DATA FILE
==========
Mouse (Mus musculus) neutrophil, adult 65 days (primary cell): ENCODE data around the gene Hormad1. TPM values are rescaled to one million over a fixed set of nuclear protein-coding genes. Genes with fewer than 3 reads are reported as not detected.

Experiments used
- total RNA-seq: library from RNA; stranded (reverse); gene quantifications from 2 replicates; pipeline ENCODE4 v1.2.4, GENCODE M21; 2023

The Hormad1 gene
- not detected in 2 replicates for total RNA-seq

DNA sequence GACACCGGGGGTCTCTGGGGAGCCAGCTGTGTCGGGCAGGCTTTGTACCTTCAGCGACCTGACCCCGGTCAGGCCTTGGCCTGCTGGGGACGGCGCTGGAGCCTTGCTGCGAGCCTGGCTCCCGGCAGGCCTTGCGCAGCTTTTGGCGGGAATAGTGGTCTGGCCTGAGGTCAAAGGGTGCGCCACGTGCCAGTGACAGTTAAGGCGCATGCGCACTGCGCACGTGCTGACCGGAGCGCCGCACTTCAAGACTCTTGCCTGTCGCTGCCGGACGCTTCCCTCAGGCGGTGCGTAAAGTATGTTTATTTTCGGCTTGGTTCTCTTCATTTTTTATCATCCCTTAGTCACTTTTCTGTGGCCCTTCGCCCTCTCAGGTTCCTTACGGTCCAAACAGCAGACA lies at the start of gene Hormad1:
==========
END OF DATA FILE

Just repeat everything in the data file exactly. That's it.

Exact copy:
Mouse (Mus musculus) neutrophil, adult 65 days (primary cell): ENCODE data around the gene Hormad1. TPM values are rescaled to one million over a fixed set of nuclear protein-coding genes. Genes with fewer than 3 reads are reported as not detected.

Experiments used
- total RNA-seq: library from RNA; stranded (reverse); gene quantifications from 2 replicates; pipeline ENCODE4 v1.2.4, GENCODE M21; 2023

The Hormad1 gene
- not detected in 2 replicates for total RNA-seq

DNA sequence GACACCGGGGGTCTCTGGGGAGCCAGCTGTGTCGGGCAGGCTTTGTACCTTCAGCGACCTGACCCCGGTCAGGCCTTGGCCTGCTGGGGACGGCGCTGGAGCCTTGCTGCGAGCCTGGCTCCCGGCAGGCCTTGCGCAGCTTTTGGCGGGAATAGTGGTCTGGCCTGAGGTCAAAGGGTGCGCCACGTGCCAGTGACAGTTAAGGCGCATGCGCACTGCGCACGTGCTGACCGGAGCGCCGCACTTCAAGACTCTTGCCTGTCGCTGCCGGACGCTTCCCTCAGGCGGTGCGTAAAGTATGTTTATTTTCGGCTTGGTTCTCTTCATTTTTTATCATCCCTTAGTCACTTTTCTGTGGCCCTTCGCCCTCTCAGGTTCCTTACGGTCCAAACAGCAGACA lies at the start of gene Hormad1: